Snapshots: Golgo 13
The rest of this year’s anime can be cancelled, all you need is Golgo 13 (ゴルゴ13), 50 rock hard episodes on Fridays at 25:23, broadcast by TV Tokyo.
Golgo 13 is not like other titles. Saitou Takao‘s manga started its publication in 1968, and now, at age 71, he’s still leading the staff working on what has become a 148 volume monstrosity. In terms of volumes published, it’s probably only rivalled by Akimoto’s Kochikame at 159, also still running. Over the years there have been two live-action movies, one animated feature film and one OVA, but now the time has finally come for an animated series. Picked to direct it is Ooga Shunji, a veteran who’s worked on a number of Soreike! Anpanman movies. The script writing is coordinated by another veteran, Iioka Junichi, who’s worked on Lupin III and Detective Conan.
The entire show revolves around Duke Tougou, an assassin for hire who goes by the codename “Golgo 13″ – a top class sniper with a heavily modified M16 as favourite weapon. His origin remains unknown to the world’s intelligence agencies, but he’s commonly believed to be oriental, with MI6, CIA and KGB assuming at least partial Japanese heritage, and he’s estimated to speak at least 18 languages. The series is of episodic nature, with each week chronicling how Golgo 13 goes through preparations and execution of his mission. Hopefully this short summary of the first episode will be helpful: Golgo 13 is hired for an assassination at a joint request by the FBI and the CIA, orders a custom made sniper rifle, fucks a hooker so hard she wants another go, kills off five mafioso on a revenge strike, picks up the modified rifle, flies over to the site in a propeller plane, then pops the target between the eyes at a distance of 2 km.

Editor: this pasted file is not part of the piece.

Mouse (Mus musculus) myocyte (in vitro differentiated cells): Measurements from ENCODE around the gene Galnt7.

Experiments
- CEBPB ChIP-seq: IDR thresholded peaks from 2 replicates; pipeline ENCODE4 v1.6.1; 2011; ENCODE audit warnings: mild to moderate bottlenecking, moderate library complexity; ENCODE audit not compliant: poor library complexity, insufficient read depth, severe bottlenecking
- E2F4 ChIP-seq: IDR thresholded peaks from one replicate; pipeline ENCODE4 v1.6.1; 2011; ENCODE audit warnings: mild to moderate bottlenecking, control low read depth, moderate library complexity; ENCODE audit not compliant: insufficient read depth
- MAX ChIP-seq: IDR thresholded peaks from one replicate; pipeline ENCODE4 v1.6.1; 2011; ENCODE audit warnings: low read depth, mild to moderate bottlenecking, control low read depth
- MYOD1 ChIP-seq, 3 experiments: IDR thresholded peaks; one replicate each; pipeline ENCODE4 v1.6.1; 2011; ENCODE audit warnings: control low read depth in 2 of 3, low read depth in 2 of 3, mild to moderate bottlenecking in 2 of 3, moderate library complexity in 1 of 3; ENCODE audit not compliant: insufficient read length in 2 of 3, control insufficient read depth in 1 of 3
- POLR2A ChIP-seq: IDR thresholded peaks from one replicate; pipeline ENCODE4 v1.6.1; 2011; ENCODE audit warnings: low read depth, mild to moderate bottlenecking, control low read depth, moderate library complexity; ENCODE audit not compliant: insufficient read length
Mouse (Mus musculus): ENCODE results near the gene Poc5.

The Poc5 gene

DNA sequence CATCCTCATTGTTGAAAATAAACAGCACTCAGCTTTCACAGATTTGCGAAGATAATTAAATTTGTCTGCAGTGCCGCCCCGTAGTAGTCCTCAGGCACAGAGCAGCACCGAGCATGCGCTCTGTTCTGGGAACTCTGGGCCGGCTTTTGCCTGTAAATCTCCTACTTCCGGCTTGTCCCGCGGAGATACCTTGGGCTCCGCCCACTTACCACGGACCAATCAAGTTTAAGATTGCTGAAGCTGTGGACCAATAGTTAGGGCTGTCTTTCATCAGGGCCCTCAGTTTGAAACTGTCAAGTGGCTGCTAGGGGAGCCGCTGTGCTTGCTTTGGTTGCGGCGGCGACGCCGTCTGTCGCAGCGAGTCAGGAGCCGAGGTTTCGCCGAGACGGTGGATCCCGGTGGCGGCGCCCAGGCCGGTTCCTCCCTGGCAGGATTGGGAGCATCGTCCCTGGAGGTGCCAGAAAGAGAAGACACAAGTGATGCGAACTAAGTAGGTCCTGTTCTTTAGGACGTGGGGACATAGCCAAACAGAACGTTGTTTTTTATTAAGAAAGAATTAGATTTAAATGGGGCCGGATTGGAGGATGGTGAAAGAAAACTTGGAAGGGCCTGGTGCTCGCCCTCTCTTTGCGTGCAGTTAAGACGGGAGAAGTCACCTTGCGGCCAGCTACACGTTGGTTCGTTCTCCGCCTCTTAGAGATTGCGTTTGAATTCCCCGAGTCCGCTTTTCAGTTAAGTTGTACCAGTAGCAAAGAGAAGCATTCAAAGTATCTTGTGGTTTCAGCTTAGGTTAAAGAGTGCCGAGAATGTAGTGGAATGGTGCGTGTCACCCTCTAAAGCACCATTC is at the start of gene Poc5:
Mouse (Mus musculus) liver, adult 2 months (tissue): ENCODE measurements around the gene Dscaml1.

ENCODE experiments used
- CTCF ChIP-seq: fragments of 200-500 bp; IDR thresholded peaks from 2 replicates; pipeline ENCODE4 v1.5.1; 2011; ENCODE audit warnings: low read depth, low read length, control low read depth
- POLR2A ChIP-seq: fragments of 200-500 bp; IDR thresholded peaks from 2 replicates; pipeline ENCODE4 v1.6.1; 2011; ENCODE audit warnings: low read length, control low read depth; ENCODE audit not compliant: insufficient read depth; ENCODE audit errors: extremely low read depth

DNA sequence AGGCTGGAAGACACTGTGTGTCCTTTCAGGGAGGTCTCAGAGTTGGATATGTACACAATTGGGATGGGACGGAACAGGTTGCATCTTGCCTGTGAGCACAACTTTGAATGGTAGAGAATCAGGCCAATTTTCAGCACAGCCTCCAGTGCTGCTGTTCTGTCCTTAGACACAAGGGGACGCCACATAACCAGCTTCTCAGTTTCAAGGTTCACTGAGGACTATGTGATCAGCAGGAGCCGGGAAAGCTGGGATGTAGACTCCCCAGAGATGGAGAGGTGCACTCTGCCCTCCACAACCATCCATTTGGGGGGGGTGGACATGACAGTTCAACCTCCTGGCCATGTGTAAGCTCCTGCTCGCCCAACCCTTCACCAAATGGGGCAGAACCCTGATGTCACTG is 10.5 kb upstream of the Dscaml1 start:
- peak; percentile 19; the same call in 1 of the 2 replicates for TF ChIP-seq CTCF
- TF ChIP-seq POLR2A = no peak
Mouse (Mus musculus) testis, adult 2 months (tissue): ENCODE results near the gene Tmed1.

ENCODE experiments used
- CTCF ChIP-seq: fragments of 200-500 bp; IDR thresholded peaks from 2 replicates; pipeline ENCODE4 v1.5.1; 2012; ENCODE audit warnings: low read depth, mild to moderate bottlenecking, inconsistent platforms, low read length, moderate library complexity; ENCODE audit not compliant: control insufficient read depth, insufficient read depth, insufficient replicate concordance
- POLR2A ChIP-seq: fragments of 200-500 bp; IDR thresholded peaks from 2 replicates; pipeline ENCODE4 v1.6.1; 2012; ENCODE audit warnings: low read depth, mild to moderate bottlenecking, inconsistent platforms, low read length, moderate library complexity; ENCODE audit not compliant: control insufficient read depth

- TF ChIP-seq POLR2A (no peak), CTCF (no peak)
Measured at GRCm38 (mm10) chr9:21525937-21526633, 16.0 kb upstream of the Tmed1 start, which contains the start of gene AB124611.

The animation is done by The Answer studio, who have only really got FLAG behind them, and they’ve produced a dark and gritty show, where the coarseness is increased through the addition of what looks like a noise filter. It isn’t pretty, but it works to the show’s advantage. Character design is particularly interesting, with Golgo 13 himself frozen in a perpetual scowl that sends chills down your spine. For the role of Duke Tougou they’ve cast established actor and singer Tachi Hiroshi, who’s played in a number of TV dramas and films, here making his debut in anime. It’s a cold voice, and the character rarely speaks unless it’s really necessary, but it’s efficient when he does. The rest of the cast is made up of veterans like Arimoto Kinryuu and Tanaka Kan, who populate the various characters the protagonist meets without standing out. Bonus points if you spot the woman Fujimura Ayumi (Nene in Touka Gettan) plays.
The emperor has arrived. Few shows can manage to be this hard-boiled, with sex and violence fitting smoothly within the setting of the series, not feeling tacked on and gratuitous. It makes it clear from the get-go that Duke is the meanest bastard you’ll ever see, and someone you’d only mess with once in your lifetime. It’s dead serious without a speck of humour, and it’s refreshing to see a production like this in a time where it seems impossible to make a thriller without splicing in a bit of comic relief. Instead testosterone oozes out of every frame, leaving me with a grin from ear to ear. Golgo 13 is a series to enjoy.
Personal note: I’ve been writing these snapshots for nearly a year now, starting with the lovely Dennou Coil, hoping to introduce TV anime Omni didn’t have time to cover. However, these past couple of weeks have made it clear that my style isn’t suited for the audience of Random Curiosity, making the section’s continued existence pointless. This will be my final entry, and I wish Omni the best of luck with the blog.